Helpers

For many disabled people, a service dog can significantly increase day-to-day independence. Where they may have needed an aid, a helper, or even a friend to help them stay safe day-to-day, a service dog can allow someone to navigate their daily life without relying on another person. But there may be times when the handler is out with a person (or people) they trust to help them if need be. This may be a time where they choose to leave their service dog at home, especially if they will be going somewhere that may not be safe for their dog, or when they want to give their dog some time to relax.

Preventing Separation Anxiety

Because service dogs do go almost everywhere with their person most of the time, staying behind may be something that could cause both the dog and the person distress. It is essential for service dogs to learn to be separated from their person, and for the person to learn to be separated from their dog. Emergencies or situations may occur where the team cannot be together. Additionally, the service dog will eventually retire and no longer be able to go everywhere with their person, but instead live a cozy pet life at home. Not practicing separation could lead to significant issues for the team. 

If you have concerns that your dog is experiencing separation anxiety, you may want to consult a certified dog trainer who can help you and your dog

In Conclusion

For many disabled people, leaving their service dog can be a very difficult thing to do. They are now navigating spaces without their faithful “shadow”. But, as reviewed, there are many legitimate reasons for leaving one’s service dog at home from time to time, and often, these factors intertwine. When deciding whether or not to bring their service dog, a handler is likely thinking of many of the above factors at once and calculating the risks versus the benefits. Having their service dog stay home on any given day is a personal and likely well thought-out decision. This does not reflect any less on the handler’s need for the dog, or the legitimacy of the dog’s work.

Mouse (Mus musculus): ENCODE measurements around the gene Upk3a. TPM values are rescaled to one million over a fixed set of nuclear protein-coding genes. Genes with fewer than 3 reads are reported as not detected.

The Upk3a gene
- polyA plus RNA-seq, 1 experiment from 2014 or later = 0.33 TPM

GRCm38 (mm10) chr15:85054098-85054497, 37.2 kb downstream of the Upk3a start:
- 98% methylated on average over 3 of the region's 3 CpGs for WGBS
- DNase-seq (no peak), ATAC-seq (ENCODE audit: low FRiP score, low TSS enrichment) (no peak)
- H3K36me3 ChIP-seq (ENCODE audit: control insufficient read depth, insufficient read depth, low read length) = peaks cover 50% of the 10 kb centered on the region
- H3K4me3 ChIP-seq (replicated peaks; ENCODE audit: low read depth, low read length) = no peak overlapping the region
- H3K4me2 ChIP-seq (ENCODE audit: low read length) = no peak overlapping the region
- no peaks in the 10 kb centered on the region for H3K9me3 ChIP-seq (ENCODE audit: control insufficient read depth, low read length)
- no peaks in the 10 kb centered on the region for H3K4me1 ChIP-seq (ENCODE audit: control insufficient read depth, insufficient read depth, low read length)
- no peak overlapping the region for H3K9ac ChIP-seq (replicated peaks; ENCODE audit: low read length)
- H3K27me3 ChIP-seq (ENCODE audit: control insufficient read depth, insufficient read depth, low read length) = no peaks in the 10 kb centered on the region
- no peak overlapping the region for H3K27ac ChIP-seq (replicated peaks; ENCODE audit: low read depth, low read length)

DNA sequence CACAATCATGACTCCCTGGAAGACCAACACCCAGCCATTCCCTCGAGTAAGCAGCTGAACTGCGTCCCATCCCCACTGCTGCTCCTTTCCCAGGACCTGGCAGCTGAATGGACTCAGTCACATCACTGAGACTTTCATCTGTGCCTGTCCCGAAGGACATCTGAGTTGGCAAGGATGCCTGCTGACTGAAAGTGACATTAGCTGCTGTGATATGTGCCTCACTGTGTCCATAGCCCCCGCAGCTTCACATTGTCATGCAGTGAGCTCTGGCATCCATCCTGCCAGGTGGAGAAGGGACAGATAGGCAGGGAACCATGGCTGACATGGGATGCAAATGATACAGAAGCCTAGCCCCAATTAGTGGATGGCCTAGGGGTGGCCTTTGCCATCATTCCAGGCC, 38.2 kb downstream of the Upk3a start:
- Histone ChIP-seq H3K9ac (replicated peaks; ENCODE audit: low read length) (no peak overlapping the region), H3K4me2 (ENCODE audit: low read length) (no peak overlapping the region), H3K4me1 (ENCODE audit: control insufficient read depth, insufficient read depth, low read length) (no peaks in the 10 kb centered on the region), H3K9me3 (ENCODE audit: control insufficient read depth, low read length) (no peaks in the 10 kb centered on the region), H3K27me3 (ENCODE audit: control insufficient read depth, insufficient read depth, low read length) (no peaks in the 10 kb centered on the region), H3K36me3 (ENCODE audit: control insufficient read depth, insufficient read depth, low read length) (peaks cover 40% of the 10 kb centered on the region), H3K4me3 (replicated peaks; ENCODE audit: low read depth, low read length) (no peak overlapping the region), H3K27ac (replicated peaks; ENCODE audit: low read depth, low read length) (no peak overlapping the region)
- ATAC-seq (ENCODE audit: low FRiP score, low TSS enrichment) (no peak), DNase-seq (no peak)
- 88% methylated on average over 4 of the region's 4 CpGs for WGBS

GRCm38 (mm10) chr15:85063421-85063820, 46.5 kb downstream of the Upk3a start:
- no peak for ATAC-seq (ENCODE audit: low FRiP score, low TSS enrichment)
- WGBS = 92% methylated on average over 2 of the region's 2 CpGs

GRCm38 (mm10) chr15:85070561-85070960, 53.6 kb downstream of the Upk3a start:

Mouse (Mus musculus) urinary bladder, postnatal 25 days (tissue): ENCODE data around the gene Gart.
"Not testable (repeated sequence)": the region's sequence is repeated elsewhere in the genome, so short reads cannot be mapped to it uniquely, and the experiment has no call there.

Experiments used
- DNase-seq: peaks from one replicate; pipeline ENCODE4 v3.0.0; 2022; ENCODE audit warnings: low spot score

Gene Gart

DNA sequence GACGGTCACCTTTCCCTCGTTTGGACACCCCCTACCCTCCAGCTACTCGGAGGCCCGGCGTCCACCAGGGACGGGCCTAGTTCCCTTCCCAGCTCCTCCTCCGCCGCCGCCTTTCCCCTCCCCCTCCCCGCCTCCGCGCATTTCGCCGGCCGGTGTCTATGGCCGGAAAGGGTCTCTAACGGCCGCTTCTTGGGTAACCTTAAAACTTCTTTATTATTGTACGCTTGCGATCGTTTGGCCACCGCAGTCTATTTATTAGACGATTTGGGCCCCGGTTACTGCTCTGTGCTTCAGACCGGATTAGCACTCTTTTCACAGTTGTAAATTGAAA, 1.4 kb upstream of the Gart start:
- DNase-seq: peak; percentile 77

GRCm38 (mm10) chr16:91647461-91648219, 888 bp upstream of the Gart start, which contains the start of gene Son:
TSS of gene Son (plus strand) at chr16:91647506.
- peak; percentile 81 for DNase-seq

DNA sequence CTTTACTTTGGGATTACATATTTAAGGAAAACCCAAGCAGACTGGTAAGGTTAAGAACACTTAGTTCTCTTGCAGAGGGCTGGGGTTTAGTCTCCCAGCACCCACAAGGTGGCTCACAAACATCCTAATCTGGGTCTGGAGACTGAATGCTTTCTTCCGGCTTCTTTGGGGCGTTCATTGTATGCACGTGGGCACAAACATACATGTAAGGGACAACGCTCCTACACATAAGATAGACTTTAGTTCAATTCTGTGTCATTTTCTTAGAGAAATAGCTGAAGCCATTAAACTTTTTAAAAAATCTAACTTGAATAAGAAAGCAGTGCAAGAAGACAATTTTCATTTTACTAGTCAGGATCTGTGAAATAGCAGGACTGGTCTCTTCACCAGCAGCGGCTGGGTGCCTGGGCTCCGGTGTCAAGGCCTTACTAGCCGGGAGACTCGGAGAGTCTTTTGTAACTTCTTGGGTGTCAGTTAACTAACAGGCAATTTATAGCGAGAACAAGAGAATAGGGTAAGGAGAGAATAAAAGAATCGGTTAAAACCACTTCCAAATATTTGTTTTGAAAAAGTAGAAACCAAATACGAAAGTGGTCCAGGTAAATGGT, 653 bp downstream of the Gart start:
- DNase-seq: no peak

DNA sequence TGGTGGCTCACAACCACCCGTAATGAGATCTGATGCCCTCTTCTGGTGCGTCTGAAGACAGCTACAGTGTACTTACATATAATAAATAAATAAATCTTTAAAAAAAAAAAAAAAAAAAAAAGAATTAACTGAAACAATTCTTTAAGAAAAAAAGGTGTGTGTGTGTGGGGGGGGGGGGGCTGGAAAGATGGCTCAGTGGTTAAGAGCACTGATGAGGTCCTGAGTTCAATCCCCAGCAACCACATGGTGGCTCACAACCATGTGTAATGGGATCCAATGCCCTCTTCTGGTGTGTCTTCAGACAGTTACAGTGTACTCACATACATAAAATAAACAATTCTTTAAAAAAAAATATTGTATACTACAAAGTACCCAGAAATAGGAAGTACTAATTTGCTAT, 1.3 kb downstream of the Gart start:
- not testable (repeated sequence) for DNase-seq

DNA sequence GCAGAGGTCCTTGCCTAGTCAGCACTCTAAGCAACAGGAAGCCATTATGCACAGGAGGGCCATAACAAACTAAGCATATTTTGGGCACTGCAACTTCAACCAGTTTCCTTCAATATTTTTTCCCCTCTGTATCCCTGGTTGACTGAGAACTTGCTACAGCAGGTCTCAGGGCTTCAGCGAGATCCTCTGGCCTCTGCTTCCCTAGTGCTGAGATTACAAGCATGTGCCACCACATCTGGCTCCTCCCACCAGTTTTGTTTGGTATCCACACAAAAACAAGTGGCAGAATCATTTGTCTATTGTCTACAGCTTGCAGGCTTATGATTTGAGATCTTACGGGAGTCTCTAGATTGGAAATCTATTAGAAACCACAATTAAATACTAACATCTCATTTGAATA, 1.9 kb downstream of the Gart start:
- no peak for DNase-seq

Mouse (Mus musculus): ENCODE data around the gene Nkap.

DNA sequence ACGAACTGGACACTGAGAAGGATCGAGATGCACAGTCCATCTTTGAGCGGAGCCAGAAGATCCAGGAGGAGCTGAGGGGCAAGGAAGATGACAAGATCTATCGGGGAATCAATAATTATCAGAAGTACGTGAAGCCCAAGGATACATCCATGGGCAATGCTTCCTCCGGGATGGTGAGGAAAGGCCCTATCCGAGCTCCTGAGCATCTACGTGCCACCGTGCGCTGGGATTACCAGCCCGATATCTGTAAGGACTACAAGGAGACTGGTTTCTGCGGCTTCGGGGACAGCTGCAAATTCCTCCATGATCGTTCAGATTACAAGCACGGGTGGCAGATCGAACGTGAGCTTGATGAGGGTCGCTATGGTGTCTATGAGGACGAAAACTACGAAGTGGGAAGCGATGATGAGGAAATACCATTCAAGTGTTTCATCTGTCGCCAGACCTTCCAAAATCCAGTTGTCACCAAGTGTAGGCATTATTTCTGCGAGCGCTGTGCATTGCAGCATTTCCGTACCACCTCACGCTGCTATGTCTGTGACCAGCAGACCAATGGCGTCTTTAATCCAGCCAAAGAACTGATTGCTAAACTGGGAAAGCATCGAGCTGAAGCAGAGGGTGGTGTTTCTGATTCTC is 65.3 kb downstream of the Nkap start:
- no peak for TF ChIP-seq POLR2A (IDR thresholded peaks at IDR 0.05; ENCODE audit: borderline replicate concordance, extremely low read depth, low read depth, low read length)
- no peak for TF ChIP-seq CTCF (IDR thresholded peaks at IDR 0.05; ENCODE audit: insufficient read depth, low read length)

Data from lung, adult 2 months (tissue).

Want to learn more about service dogs? Check out some of our other blog posts!

About Atlas Assistance Dogs

Atlas Assistance Dogs is a non-profit organization that fundamentally expands access to assistance dogs. We support people with disabilities to train and certify their own service dog using positive, ethical training methods. At Atlas, we believe anyone who would benefit from a qualified assistance dog should be able to have one. 

We work with people with a wide range of disabilities who wish to train their own service dog and offer a comprehensive Academy for professional trainers wanting to become service dog trainers. For more information about Atlas’ Client Certification program or other training services, please visit www.atlasdog.org or contact info@atlasdog.org